Cherry Explosion Hydrangea
Hydrangea macrophylla 'Cherry Explosion'
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Ooh la la! The tight, compact habit of Cherry Explosion Hydrangea makes it a well-behaved garden or landscape plant, while its vivid cherry red flowers make a bold and stylish statement. One of the smallest hydrangeas on the market, it does not need pruning (in fact, don’t prune it at all!) and its deep green mildew-resistant foliage looks handsome all season. Cherry Explosion keeps its red color in most any soil, developing only purplish centers in acidic soils.
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History and Introduction to Cherry Explosion Hydrangea
Cherry Explosion Hydrangea is hydrangea that should just not be pruned. It flowers on the previous years growth and pruning them back in the spring would remove all the flower buds.
In general gardening terms, pruning is probably the most misunderstood gardening chore, and certainly, the chore that is most likely neglected. When we specifically look at pruning with regards to hydrangeas, this misunderstanding and negligence can be magnified.
Pruning has been described as a “combination of art and science.” I find pruning to be one of the most relaxing yet rewarding chores in the garden. Pruning a specific plant to look a specific way, involves art in creating a unique definition for a specific plant, and it involves science in understanding the physical growing habits of the plant to be pruned.
The most important reason for pruning hydrangeas is to improve the overall health of the plant which in turn will reward you with a plethora of blooms. Many times, Hydrangeas that have not been pruned in a few years will develop dead or degenerative twigs. Removing the dead and dying limbs will minimize the possibility of diseases such as “die-back” and will also allow the plant to re-concentrate its energies and produce flowers.
Another reason for pruning hydrangeas such as Cherry Explosion Hydrangea is to re-define the plant’s definition within the landscape. Many times, a plant may outgrow its intended size in the landscape, and must be pruned to re-define its purpose. Pruning should always be associated with re-invigorating a plant by allowing it to focus its energies on producing more vigorous branches, foliage, and flowers.
Specific plant objectives require specific pruning techniques. If a hydrangea is being trained as a hedge, it would need to be pruned differently than if it were being grown as a tree form. Screenings and hedges of hydrangeas would need to be pruned for their specific purpose within the landscape.
It is also important to understand the specific growing characteristic of a certain hydrangeas when pruning that particular plant.
When pruning established hydrangeas where no labeling is present on a variety to identify it, you need to look at the general growth patterns of the plant to be pruned. These observations should give you a good idea of how the plant tends to grow, and also how and when you should prune the plant.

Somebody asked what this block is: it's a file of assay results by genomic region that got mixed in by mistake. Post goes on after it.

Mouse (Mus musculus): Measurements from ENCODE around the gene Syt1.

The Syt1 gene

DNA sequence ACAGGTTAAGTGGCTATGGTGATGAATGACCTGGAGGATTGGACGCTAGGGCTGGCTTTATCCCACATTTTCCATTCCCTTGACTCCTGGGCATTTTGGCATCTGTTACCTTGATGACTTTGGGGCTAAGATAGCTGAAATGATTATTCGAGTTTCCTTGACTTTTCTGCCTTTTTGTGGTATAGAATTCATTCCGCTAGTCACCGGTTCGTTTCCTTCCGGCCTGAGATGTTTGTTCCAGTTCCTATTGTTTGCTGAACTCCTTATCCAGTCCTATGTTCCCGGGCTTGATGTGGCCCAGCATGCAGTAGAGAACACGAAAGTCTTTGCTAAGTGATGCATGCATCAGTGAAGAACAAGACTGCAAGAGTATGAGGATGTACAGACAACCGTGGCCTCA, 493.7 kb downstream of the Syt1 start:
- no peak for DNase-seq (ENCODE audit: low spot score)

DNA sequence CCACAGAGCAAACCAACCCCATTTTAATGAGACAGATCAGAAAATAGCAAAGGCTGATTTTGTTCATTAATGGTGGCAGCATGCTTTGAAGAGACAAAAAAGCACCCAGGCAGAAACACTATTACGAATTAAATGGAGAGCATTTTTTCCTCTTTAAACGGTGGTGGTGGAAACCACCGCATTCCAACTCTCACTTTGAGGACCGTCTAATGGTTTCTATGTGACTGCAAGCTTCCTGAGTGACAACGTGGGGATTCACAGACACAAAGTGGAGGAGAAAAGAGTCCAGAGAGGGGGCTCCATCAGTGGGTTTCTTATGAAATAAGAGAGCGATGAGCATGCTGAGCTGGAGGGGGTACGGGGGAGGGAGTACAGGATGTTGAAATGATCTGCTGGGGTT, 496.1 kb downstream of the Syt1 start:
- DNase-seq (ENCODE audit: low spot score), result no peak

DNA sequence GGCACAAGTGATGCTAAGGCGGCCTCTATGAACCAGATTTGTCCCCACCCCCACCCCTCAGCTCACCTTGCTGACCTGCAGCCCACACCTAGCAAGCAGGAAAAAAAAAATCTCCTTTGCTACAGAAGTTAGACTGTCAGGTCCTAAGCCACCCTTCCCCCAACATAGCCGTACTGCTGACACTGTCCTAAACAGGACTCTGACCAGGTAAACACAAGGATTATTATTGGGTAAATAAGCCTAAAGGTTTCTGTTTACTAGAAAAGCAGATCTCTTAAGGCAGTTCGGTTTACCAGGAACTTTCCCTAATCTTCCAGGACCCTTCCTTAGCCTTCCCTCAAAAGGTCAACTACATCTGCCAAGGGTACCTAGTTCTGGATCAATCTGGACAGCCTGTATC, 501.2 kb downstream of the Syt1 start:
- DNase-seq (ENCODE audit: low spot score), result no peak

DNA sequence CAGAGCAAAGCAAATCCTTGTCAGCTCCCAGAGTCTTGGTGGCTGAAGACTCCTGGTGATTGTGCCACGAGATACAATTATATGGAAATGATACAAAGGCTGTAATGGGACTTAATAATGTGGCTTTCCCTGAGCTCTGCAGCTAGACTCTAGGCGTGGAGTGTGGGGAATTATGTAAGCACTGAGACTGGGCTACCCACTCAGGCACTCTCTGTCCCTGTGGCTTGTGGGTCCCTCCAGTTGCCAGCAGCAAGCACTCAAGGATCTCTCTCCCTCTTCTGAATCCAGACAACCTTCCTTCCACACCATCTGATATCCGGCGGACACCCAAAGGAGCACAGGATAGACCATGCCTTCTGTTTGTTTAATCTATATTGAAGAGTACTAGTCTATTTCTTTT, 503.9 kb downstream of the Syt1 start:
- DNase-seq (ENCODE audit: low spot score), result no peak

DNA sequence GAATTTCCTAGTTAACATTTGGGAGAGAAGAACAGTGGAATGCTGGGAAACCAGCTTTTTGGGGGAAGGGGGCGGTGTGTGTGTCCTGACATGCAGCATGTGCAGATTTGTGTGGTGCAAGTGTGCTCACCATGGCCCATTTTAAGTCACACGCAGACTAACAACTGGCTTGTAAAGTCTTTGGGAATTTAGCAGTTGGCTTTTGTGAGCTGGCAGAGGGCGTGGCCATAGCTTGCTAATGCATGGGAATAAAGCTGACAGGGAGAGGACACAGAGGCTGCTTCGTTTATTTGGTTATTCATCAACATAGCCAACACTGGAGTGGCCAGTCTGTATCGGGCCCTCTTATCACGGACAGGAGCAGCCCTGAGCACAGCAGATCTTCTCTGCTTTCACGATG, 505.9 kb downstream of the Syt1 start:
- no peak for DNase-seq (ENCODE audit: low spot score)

When pruning large hydrangeas, pruning can be a general shaping or shearing of the plants or it can be a severe pruning that significantly reduces the size of the plant.
Many times, gardeners inherit a wealth of hydrangeas in their gardens when they purchase a previously owned residence. Although these hydrangeas may have been lovingly cared for by the previous owner, it may be necessary to severely prune these plants to restore vigor or to create a different definition in the landscape for the new owner of the property.
If severe, pruning is necessary, it must be realized that the plant will shift its focus in the short-run from setting flower buds to growing vigorously, and it is very likely that the hydrangea will have few if any bloom buds during the season following the major pruning. During the second season following the severe pruning, the hydrangea should resume normal bud setting, and the plant should have healthier blooms because of the increased vigor in the plant.
It is important to always use sharp tools when pruning hydrangeas or any plant for that matter. Knives, hand cutters, saws, and shears should be sharpened if necessary before pruning any hydrangeas. A sharp cut will heal quicker than a jagged cut, which will also minimize the likelihood of disease investing a cut during pruning. It is generally recommended to not use power equipment such as gas hedgers to prune hydrangeas. We recommend a good quality pair of hand pruners such as Felco Brand. These are high quality and if properly cared for will last a lifetime. These are the choice of professional nurserymen around the world.
Pruning large hydrangeas may be minor or major. Its general purpose is to maintain or restore vigor to the plant. Large hydrangeas that have been severely pruned have the advantage of a large root system that has excessive capacity, and its roots are capable of supplying all of its energies to a smaller number of branches and foliage. This enables the plant to increase its vigor, and become healthier. Pruning large Hydrangea’s that are well established will enable the plant to have continued vigor, and lead to many more years of supplying beauty to the landscape.